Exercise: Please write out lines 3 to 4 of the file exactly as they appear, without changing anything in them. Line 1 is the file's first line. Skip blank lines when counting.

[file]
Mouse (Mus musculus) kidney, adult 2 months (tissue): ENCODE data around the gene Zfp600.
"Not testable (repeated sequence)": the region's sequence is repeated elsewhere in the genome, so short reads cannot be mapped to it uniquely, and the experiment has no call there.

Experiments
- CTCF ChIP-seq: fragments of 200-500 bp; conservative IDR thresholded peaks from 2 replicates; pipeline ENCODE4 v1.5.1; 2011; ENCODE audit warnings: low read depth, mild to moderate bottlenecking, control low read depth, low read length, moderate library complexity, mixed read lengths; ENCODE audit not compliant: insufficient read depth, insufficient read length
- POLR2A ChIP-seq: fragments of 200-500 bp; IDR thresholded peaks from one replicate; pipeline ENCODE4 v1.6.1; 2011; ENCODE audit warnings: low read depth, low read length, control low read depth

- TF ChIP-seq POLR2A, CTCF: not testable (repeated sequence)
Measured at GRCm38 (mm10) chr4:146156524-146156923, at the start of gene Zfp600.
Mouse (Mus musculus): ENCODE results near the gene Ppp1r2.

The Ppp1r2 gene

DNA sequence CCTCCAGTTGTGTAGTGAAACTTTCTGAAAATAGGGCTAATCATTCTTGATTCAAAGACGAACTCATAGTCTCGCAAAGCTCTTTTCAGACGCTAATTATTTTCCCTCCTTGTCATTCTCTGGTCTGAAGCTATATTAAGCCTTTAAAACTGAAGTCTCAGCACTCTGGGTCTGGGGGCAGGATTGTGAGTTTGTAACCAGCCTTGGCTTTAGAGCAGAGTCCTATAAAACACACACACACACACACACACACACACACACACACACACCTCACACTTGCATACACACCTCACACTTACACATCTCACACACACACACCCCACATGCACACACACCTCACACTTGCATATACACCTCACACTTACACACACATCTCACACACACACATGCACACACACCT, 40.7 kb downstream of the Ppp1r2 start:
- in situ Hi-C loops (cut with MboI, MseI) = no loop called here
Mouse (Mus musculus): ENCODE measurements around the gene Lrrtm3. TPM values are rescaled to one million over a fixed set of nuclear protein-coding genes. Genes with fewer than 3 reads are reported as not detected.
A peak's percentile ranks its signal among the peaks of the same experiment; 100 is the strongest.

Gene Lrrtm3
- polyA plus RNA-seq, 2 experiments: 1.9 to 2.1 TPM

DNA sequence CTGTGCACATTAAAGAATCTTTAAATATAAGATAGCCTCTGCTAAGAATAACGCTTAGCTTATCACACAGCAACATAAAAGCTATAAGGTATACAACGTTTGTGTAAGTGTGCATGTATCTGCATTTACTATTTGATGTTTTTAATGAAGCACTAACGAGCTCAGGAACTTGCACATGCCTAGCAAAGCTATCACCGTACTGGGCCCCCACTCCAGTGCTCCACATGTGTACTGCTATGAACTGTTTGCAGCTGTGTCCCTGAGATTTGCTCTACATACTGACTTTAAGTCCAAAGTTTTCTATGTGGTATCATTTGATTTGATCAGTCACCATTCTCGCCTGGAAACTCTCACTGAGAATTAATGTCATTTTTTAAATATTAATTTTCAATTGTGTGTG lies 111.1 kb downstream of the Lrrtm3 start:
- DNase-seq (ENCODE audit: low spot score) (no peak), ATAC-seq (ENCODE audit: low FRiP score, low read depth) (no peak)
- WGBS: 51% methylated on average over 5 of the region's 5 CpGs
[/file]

Experiments
- CTCF ChIP-seq: fragments of 200-500 bp; conservative IDR thresholded peaks from 2 replicates; pipeline ENCODE4 v1.5.1; 2011; ENCODE audit warnings: low read depth, mild to moderate bottlenecking, control low read depth, low read length, moderate library complexity, mixed read lengths; ENCODE audit not compliant: insufficient read depth, insufficient read length